Kasey Weird, August 2, 2014 (view all comments by Kasey Weird)
Atwood's writing is beautifully accessible, if that is a phrase that makes sense. And Handmaid's Tale in particular is a defining work, taking the idea of women's bodies being primarily for reproduction to an extreme that reveals the deep problems with such a perspective.
cominguplray, November 12, 2012 (view all comments by cominguplray)
This is one of my favorite books. It is gripping, vivid, exciting, frightening, and full of human spirit. The story follows a woman in an ultra-religious and oppressive future society in which leaders are panicking and dissenters are silenced quickly. She struggles to make sense of the world, longs for the past, and endeavors to return to some semblance of the life she knew before the world went mad. It was a book that I couldn't put down, full of imagery and emotion, and one that I could read over and over again.
Atwood's classic dystopian novel of a terrifying (and terrifyingly plausible) future America has rewarded rereading like no other book; I've probably read it 30 times by now. The world of the narrator, Offred (from "Of Fred" — women no longer have their own names), is chilling, but she is a magnificent survivor and chronicler, and the details of everything from mundane daily life to ritualized sex and violence to her reminiscences of the time before (our contemporary reality, as seen in the '80s) are absolutely realistic. The novel is as relevant today as ever; feminist backlashes continue to wax and wane, but women's rights remain in the spotlight. And despite its scenarios of great despair, The Handmaid's Tale is ultimately a hopeful book — Offred, and others, simply cannot be human without the possibility of hope, and therein lies the strength of the resistance. All of Atwood is worth reading, but this book best exemplifies the cultural and psychological impact that a work of fiction can create.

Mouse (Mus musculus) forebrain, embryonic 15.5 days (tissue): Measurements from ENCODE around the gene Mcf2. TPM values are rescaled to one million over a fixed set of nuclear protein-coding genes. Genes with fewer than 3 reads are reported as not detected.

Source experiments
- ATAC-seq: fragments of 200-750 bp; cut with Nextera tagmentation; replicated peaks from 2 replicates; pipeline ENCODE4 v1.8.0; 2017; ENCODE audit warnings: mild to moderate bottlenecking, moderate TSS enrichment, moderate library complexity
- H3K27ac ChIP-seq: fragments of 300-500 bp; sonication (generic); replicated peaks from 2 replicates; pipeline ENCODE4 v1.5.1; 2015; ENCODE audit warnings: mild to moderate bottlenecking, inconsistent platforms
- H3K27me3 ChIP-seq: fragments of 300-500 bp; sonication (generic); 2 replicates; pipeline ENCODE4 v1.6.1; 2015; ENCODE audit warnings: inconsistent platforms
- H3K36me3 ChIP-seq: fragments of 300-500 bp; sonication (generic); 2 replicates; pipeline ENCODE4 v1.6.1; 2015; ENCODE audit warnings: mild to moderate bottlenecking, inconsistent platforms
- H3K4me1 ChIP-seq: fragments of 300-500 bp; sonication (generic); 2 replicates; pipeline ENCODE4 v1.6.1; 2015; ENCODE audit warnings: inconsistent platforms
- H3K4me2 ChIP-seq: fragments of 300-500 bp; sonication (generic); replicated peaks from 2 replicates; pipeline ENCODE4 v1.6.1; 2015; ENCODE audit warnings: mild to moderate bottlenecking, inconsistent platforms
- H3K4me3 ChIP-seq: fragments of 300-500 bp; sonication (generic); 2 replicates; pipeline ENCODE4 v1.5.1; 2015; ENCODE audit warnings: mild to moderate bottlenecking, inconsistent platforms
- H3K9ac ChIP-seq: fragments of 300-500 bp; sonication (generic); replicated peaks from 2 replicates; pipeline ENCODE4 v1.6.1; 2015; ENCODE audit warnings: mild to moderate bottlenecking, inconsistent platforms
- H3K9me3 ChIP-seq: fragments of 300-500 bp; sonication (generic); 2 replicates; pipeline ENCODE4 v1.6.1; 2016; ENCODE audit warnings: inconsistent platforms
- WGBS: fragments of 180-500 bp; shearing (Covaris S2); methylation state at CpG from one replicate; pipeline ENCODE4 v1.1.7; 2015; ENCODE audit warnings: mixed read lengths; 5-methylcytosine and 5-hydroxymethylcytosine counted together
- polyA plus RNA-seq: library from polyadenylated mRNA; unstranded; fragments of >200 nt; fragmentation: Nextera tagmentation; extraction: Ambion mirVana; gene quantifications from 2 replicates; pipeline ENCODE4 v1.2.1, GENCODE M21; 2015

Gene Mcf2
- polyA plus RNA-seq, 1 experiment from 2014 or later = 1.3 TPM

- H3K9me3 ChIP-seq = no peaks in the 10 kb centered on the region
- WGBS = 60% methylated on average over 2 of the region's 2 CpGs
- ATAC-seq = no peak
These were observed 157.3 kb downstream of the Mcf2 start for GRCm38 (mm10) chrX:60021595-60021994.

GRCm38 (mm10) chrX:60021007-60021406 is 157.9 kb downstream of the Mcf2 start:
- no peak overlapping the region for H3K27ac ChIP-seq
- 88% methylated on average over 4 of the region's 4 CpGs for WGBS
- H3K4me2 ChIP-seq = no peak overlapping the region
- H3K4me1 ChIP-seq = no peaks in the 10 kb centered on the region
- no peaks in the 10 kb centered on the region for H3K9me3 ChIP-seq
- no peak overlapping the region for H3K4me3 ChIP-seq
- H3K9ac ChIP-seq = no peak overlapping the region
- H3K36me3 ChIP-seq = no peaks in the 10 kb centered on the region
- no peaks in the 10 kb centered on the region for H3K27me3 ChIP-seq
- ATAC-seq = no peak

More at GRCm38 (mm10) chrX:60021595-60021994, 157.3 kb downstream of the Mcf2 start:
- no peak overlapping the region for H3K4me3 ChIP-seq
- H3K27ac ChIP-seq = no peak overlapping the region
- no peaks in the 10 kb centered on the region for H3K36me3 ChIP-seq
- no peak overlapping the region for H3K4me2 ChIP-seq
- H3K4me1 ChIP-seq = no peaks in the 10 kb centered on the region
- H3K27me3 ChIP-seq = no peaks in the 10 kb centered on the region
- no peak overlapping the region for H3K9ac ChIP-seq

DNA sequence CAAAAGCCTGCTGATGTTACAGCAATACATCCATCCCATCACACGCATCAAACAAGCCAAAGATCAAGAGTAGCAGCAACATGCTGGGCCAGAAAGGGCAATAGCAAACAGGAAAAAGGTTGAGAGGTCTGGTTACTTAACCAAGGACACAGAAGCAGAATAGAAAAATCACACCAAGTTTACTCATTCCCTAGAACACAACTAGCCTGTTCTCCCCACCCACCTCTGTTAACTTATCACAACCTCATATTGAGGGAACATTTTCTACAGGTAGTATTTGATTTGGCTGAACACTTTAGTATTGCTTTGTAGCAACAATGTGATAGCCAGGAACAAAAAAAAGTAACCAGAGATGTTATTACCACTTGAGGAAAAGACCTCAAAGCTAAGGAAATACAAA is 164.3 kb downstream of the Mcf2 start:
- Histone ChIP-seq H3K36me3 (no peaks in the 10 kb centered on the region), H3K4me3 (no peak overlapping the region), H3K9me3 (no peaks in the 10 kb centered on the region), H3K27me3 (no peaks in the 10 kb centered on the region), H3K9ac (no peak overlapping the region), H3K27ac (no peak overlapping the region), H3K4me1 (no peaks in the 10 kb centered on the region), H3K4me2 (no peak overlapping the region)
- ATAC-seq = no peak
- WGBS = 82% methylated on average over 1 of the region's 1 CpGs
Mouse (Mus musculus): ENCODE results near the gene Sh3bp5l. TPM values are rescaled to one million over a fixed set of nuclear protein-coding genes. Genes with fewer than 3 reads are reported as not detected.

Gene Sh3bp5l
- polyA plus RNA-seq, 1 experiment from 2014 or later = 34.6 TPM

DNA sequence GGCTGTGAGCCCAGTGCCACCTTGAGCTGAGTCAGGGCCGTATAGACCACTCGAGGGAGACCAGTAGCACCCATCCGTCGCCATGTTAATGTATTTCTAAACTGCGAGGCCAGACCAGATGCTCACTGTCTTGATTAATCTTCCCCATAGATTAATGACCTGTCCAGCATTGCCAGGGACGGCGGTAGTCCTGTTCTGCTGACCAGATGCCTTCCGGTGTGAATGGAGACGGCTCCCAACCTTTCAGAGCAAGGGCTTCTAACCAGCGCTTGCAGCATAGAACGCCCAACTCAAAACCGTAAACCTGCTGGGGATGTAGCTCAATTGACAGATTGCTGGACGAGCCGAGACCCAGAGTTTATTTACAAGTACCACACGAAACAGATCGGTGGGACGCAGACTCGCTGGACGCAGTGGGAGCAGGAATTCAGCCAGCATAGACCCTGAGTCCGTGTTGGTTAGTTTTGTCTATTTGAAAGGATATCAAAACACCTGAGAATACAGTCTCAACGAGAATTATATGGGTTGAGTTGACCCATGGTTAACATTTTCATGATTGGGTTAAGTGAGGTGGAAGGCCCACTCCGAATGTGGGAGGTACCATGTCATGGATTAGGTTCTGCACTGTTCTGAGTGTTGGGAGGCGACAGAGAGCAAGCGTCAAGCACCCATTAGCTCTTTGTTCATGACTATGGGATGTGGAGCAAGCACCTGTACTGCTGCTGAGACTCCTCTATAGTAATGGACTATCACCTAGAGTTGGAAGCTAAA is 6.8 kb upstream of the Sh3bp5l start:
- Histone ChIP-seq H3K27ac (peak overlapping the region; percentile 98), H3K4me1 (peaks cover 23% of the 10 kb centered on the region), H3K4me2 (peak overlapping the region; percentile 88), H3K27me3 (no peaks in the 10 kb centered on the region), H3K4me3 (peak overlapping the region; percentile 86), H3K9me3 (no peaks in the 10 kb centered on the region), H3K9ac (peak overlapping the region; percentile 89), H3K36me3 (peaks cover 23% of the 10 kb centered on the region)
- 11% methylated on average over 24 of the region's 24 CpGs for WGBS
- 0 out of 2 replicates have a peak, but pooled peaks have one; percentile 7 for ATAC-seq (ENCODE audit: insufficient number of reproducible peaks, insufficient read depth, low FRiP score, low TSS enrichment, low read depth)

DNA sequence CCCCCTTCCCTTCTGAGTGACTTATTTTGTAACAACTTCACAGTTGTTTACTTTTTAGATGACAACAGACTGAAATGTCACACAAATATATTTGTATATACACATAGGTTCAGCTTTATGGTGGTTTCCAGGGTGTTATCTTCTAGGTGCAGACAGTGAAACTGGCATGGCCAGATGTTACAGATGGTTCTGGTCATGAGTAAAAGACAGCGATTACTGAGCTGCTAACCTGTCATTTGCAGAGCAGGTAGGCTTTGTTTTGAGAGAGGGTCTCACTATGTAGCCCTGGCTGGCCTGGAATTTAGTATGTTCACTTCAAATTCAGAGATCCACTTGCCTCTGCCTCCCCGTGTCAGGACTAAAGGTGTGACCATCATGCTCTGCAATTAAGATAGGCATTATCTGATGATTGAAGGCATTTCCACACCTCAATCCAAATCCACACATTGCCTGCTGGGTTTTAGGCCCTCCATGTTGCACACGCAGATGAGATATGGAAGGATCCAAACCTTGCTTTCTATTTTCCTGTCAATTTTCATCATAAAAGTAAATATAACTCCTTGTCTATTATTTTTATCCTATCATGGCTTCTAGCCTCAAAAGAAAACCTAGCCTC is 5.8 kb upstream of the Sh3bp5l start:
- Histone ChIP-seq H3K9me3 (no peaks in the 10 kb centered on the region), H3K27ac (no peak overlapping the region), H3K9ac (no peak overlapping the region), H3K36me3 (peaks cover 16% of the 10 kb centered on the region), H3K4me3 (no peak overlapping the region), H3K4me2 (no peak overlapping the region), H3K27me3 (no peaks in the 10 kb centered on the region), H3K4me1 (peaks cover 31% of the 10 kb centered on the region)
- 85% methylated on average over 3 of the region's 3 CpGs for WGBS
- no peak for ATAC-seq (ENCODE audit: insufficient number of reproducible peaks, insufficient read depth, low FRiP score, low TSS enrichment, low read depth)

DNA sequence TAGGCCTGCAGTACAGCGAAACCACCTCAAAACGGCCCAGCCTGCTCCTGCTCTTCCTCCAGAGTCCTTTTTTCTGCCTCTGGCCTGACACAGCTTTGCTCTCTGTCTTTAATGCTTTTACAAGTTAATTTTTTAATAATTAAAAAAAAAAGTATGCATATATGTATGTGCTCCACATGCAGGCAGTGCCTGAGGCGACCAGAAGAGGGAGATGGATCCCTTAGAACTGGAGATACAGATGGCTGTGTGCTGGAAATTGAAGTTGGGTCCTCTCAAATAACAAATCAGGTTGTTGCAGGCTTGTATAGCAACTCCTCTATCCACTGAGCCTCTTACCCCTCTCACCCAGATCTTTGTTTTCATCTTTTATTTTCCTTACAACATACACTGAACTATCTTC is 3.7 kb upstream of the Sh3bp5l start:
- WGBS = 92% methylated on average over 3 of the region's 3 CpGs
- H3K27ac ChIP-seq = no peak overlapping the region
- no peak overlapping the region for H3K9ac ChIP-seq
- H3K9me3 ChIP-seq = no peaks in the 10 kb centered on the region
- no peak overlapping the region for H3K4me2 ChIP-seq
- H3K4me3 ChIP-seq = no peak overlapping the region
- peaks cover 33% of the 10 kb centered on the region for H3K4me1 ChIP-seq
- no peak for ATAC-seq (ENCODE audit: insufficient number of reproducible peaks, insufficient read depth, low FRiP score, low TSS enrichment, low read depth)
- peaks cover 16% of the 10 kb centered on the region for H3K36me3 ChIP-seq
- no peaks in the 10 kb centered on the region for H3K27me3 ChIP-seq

by Jill Owens
by The Washington Post Book World,
"A novel that brilliantly illuminates some of the darker interconnections between politics and sex....Just as the world of Orwell's 1984 gripped our imaginations, so will the world of Atwood's handmaid!"
by The San Francisco Chronicle,
"The Handmaid's Tale deserves the highest praise."
by Houston Chronicle,
"Atwood takes many trends which exist today and stretches them to their logical and chilling conclusions....An excellent novel about the directions our lives are taking....Read it while it's still allowed."
by Christopher Lehmann-Haupt, The New York Times,
"[A] taut thriller, a psychological study, a play on words. It has a sense of humor about itself, as well as an ambivalence toward even its worst villains."
"The most poetically satisfying and intense of all Atwood's novels."
by The Globe and Mail (Toronto),
"The Handmaid's Tale is in the honorable tradition of Brave New World and other warnings of dystopia. It's imaginative, even audacious, and conveys a chilling sense of fear and menace."
"The Handmaid's Tale brings out the very best in Atwood — moral vision, biting humor, and a poet's imagination."
First published in 1985, The Handmaid's Tale is a novel of such power that the reader is unable to forget its images and its forecast. With more than two million copies in print, it is Margaret Atwood's most popular and compelling novel. Set in the near future, it describes life in what once was the United States, now called the Republic of Gilead. Reacting to social unrest, and a sharply declining birthrate, the new regime has reverted to — even gone beyond — the repressive tolerance of the original Puritans.
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